• For four voters, it’s as if the Big Ten championship game never happened. The following voted Ohio State ahead of Michigan State:
Bob Grim, former Oregon State player: No. 4 Ohio State, No. 9 Michigan State
Mike McGee, former Cincinnati and USC athletic director: No. 5 Ohio State, No. 6 Michigan State
Jordan Palmer, former UTEP quarterback: No. 4 Ohio State, No. 5 Michigan State
Riley Skinner, former Wake Forest quarterback: No. 4 Ohio State, No. 6 Michigan State

• Speaking of blatant disregard for head-to-head results among teams with similar records, 19 voters kept Oklahoma State ahead of Oklahoma despite identical records and the Sooners’ 33-24 win in Stillwater. Former Texas player Denny Aldridge ranked the Cowboys a full eight spots ahead of Oklahoma (No. 8 and No. 16).

• At least former South Alabama athletic director Joe Gottfried paid attention to Bedlam: He ranked Oklahoma sixth ... and Baylor ninth. Baylor won the Big 12 in part by beating Oklahoma 41-12 on Nov. 7.

• Former UAB broadcaster Gary Sanders turned in one of the strangest ballots with Louisville as high as No. 7. But the most eye-catching ranking was UCLA at No. 12. He found room for Pac-12 South champion Arizona State at No. 25.

• Sanders was one of 36 voters to rank UCLA ahead of Arizona State. The Sun Devils beat the Bruins 38-35 in the Rose Bowl to clinch the Pac-12 South.

• One storyline of the season was Louisville remaining ahead of UCF despite the Knights’ 38-35 win on the road over the Cardinals. UCF’s win, plus an edge in the non-conference schedule that included a win at Penn State and three-point loss to South Carolina, didn’t swing the 39 voters who kept Louisville ranked ahead of UCF in the final poll. Five voters ranked Louisville at least seven spots higher than UCF: former West Virginia player John Mallory, former Cal player Craig Morton, former UAB broadcaster Gary Sanders, former Kentucky player Jeff Van Note and former Louisville player Dwayne Woodruff.

• Dwayne Woodruff’s No. 8 ranking of his alma mater Louisville aside, favoritism didn’t appear to be too rampant in the final Harris poll. One notable exception: Former Fresno State athletic director Scott Johnson voted the Bulldogs 12th. Fresno State was ranked 20th in the final poll.

• Among the more, shall we say, interesting ballots:

Former Miami and Kentucky coach Fran Curci voted Baylor fourth, Louisville, eighth, Miami 17th, Rice 19th and Arizona State 24th ... while leaving Texas A&M and Georgia unranked.

Former Stanford quarterback Todd Husak ranked Oregon eighth, Arizona State 13th, UCLA 16th and Washington 25th.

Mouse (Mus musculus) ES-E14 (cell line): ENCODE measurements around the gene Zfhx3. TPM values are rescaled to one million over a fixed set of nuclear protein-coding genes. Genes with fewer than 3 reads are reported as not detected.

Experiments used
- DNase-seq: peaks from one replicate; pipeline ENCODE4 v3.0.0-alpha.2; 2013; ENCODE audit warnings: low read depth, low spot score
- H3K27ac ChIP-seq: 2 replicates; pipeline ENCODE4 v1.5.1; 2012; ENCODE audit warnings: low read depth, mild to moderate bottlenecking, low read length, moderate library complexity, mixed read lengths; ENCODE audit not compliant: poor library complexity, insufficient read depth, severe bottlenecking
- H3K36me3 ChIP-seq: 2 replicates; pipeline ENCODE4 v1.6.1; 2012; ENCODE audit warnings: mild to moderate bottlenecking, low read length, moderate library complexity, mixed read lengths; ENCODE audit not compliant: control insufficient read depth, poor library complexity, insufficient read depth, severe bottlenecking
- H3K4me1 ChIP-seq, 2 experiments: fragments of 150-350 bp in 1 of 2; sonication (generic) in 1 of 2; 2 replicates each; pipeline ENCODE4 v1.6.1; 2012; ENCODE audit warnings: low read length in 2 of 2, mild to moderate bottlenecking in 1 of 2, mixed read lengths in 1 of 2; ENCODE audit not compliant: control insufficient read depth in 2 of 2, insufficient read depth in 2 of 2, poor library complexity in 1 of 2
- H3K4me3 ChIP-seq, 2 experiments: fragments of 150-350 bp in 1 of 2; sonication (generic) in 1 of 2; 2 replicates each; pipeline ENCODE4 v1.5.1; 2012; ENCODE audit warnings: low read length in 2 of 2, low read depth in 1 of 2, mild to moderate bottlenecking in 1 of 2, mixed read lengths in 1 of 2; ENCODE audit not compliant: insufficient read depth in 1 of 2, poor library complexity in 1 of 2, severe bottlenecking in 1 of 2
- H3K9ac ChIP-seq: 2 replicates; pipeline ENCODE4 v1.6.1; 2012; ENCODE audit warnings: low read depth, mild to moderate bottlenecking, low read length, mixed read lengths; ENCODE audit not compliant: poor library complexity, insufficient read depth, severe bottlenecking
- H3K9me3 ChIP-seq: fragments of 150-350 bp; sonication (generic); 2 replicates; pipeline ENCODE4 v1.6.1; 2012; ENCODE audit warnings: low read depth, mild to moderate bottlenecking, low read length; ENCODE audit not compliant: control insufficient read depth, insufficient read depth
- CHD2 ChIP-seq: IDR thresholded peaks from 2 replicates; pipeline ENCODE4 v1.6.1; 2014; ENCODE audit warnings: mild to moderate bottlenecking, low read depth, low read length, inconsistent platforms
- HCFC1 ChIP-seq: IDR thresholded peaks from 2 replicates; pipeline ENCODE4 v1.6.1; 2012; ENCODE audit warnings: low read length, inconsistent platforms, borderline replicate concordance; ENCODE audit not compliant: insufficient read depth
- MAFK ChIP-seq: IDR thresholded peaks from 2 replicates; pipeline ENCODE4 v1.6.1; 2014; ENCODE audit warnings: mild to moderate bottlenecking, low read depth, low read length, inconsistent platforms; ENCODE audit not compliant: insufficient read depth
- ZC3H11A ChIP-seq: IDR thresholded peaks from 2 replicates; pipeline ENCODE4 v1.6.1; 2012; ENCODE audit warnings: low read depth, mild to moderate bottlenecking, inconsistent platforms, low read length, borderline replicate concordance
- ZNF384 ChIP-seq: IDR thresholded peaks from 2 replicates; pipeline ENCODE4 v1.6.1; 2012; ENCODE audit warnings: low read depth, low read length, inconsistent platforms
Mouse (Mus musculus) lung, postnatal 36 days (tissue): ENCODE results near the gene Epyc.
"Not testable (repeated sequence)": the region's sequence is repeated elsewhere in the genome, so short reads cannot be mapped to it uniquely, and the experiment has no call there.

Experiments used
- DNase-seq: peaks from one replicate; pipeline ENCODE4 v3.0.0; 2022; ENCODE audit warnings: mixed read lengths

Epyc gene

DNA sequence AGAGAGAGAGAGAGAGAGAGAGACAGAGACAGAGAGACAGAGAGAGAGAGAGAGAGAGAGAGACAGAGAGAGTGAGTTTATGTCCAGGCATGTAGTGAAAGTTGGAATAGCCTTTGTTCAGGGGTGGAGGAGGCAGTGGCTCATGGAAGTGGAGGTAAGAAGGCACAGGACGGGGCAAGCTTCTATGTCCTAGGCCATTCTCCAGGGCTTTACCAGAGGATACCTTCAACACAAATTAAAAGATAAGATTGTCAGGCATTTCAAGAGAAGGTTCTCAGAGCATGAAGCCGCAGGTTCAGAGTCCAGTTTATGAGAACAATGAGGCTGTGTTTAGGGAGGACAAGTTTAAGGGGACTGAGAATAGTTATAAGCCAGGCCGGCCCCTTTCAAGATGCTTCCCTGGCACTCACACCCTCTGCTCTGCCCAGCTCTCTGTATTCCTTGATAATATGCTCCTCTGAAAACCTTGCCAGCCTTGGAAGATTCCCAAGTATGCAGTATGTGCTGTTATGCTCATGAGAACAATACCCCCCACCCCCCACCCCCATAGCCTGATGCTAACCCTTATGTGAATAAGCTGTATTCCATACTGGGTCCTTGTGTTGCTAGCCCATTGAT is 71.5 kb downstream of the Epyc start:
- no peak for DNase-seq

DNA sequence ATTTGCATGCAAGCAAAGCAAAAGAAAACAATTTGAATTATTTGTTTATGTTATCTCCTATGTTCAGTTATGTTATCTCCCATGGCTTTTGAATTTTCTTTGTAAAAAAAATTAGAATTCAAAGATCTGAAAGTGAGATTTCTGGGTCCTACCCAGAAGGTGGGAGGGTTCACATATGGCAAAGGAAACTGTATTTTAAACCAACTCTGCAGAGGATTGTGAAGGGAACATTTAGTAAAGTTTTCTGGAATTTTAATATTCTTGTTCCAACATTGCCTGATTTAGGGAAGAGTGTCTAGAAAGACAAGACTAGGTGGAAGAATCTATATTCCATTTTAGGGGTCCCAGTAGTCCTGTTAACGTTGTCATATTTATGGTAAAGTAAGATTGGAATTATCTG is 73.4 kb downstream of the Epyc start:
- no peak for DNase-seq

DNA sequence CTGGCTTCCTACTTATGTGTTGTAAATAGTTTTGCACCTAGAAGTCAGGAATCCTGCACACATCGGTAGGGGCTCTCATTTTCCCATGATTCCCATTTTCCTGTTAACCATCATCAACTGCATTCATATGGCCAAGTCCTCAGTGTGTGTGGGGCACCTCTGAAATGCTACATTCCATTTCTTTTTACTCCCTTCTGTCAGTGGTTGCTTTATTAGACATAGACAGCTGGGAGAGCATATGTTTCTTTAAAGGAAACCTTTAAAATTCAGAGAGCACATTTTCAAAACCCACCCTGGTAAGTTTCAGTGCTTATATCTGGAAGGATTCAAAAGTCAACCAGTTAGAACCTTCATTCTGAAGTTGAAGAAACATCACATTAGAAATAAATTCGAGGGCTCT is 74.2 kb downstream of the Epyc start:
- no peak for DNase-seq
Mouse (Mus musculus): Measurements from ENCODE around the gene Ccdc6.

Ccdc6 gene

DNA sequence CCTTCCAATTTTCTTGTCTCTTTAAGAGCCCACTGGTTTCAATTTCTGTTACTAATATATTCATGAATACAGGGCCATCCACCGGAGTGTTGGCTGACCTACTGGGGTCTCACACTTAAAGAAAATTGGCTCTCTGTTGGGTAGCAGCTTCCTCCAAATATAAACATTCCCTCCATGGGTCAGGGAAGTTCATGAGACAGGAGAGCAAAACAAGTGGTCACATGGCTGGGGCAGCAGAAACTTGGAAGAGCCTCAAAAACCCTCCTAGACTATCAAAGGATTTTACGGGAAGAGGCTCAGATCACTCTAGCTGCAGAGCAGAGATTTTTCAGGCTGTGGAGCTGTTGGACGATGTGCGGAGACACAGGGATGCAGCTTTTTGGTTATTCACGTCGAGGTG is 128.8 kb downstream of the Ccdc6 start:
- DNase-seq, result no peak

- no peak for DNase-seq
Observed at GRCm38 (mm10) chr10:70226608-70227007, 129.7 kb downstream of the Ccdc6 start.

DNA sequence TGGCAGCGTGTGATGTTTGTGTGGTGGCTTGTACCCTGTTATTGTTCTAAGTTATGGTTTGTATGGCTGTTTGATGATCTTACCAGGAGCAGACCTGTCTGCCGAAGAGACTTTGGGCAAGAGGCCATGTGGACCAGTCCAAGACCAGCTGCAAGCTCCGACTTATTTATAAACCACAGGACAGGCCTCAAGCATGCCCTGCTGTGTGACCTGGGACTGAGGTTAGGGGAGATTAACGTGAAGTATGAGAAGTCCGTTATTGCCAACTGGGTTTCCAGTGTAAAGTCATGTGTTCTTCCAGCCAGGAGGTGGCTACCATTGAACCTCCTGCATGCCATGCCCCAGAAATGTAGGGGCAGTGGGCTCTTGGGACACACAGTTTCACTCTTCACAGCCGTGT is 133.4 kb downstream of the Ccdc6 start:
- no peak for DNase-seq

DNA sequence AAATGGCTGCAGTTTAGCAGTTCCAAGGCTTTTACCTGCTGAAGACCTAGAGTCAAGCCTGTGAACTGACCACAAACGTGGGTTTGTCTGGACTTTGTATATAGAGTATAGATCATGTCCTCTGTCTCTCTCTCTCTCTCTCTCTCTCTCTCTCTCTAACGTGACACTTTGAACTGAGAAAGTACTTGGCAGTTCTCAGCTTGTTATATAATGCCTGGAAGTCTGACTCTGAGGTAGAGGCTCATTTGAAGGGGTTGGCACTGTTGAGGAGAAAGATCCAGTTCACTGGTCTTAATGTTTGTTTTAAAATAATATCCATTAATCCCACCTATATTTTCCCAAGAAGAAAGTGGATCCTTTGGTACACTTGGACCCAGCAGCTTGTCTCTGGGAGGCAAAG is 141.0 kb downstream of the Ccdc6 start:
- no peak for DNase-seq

Bob Marcum, former athletic director at Kansas, South Carolina and Marshall, voted Fresno State 13th, Northern Illinois 15th and Duke 16th ... all ahead of Clemson, Oregon, LSU and Arizona State.

Former Notre Dame player Derrick Mayes ranked Missouri fourth, South Carolina fifth, Clemson sixth, Oregon eighth, Michigan State 11th, Louisville 12th and Ohio State 13th.

Jim Walden, a former coach at Iowa State and Washington State, ranked both UCF (sixth) and Louisville (eighth) in the top 10 at the expense of South Carolina and Missouri. South Carolina defeated UCF 28-25 in Orlando.

Teaser:
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Despite fears to the contrary two weeks ago, the final BCS standings and selection for the major bowls featured little controversy or drama.

Ohio State lost in the Big Ten title game, clearing the path for Auburn to be the undisputed No. 2 team. Northern Illinois’ loss in the final week cleared the path for Oklahoma to be the final at-large pick, ironic given undefeated NIU pushed the Sooners out a year ago.

Perhaps the only questionable decision by the BCS game executives was the Sugar Bowl’s selection of Oklahoma to face Alabama rather than a higher-ranked Oregon team.

Maybe the matchup is less attractive for most viewers, but Oklahoma promises to bring more fans to a closer game site. The Sugar Bowl also will have an SEC-Big 12 matchup when the College Football Playoff begins next season. To the end, politics and tradition played a role in the selection of the top postseason games.

Here’s a look at the final pairings and the selection process in the final bowl lineup of the BCS era.

BCS Games

BCS Championship: No. 1 Florida State vs. No. 2 Auburn
Rose: No. 4 Michigan State vs. No. 5 Stanford
Orange: No. 12 Clemson* vs. No. 7 Ohio State*
Sugar: No. 3 Alabama vs. No. 11 Oklahoma*
Fiesta: No. 6 Baylor vs. No. 15 UCF
*At-large selections

Other team eligible for at-large selections: